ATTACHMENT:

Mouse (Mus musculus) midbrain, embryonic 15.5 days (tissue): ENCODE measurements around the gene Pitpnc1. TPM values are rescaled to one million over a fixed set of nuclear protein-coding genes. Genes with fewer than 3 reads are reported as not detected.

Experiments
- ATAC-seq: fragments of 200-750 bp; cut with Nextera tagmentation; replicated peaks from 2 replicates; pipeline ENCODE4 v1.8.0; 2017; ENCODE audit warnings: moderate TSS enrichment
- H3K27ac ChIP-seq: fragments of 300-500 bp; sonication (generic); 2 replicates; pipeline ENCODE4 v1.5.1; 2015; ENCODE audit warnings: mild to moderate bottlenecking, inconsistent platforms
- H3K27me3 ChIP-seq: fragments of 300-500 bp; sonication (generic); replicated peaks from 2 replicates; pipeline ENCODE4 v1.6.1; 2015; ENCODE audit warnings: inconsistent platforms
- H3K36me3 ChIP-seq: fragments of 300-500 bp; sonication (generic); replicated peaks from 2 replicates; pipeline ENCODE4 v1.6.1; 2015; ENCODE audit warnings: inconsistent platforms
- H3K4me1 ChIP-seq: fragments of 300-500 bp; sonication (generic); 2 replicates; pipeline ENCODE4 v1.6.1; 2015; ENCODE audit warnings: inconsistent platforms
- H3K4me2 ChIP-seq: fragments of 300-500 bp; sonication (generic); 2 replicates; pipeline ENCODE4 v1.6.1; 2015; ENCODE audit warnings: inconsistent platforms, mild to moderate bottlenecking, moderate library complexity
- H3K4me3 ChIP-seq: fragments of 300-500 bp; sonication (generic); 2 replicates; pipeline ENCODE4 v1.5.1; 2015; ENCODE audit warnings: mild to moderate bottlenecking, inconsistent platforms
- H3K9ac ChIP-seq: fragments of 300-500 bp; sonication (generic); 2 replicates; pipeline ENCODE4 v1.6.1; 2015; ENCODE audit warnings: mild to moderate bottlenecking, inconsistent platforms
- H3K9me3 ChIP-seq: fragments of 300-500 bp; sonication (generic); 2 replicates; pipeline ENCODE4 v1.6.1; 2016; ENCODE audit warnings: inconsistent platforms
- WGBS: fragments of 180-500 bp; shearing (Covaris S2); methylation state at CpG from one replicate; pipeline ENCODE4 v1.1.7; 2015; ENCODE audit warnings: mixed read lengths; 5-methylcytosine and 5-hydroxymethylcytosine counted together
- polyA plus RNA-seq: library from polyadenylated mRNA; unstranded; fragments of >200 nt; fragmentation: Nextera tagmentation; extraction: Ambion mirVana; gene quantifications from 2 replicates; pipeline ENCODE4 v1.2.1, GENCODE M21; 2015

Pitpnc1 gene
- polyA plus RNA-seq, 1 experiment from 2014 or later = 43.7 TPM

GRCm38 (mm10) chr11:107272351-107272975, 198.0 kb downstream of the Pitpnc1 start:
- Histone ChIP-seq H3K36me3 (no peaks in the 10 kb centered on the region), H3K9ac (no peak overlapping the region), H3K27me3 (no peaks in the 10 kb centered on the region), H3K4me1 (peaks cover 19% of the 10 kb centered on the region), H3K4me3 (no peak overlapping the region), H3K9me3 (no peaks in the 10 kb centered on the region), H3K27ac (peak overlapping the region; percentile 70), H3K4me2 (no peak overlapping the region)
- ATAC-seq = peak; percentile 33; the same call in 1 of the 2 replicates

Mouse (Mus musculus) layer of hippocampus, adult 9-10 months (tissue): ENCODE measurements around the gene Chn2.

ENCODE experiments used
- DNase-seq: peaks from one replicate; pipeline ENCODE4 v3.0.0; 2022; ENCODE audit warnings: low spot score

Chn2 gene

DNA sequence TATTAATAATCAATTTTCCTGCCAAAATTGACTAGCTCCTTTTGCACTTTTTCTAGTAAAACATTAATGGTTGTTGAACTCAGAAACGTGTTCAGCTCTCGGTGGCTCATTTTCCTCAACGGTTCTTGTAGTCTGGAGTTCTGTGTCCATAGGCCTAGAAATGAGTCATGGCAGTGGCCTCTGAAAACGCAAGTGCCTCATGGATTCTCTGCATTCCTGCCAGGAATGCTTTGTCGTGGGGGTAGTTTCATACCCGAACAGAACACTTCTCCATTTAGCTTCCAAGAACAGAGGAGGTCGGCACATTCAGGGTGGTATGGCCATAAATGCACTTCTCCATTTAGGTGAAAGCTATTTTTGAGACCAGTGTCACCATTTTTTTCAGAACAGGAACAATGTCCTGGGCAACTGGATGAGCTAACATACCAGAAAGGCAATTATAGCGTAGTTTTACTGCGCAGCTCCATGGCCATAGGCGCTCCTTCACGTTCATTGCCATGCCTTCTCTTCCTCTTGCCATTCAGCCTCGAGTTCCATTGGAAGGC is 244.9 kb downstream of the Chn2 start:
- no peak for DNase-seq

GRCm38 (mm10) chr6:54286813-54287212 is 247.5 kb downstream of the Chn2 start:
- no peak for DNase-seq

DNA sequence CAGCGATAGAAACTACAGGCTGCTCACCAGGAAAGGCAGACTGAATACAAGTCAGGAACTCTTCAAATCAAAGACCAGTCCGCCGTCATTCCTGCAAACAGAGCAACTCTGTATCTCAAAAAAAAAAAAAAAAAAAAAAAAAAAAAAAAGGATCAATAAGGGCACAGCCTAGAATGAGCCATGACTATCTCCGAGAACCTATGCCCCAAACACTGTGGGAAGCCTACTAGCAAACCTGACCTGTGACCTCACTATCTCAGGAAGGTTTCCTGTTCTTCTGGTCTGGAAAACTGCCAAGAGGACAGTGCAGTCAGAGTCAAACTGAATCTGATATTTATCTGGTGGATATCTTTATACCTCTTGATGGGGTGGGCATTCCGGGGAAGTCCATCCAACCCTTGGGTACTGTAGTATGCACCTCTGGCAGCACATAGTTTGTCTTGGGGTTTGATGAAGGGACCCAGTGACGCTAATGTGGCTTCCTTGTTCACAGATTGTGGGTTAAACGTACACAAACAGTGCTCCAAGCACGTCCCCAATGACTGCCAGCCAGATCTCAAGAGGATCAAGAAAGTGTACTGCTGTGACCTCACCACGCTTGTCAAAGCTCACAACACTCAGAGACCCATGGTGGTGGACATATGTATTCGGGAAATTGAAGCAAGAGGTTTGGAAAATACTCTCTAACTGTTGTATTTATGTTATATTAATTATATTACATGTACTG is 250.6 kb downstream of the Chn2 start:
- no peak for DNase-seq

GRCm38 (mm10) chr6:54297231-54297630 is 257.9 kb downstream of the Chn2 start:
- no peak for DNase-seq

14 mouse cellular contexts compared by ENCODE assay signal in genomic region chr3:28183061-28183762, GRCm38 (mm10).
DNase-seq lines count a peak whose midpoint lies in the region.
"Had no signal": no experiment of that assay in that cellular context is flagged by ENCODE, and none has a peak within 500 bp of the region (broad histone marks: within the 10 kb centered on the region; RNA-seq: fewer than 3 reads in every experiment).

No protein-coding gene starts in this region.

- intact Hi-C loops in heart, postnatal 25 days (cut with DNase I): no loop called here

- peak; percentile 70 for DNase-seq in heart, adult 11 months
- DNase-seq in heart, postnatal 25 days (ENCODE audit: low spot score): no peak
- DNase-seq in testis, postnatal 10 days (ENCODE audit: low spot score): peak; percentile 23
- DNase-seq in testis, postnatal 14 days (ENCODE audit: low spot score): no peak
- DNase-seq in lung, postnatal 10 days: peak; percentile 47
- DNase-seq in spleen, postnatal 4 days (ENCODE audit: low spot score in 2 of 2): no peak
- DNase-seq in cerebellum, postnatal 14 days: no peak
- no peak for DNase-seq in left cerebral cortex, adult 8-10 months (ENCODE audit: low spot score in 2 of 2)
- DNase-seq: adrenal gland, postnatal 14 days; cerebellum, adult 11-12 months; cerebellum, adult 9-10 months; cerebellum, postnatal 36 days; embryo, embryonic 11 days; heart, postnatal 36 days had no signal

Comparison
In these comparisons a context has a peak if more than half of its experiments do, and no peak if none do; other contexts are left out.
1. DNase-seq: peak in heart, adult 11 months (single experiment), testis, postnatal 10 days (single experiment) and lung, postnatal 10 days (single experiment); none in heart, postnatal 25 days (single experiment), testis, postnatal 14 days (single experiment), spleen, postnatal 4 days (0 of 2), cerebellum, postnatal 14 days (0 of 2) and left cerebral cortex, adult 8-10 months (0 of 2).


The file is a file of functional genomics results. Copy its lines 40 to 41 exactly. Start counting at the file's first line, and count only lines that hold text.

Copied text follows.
- DNase-seq in lung, postnatal 10 days: peak; percentile 47
- DNase-seq in spleen, postnatal 4 days (ENCODE audit: low spot score in 2 of 2): no peak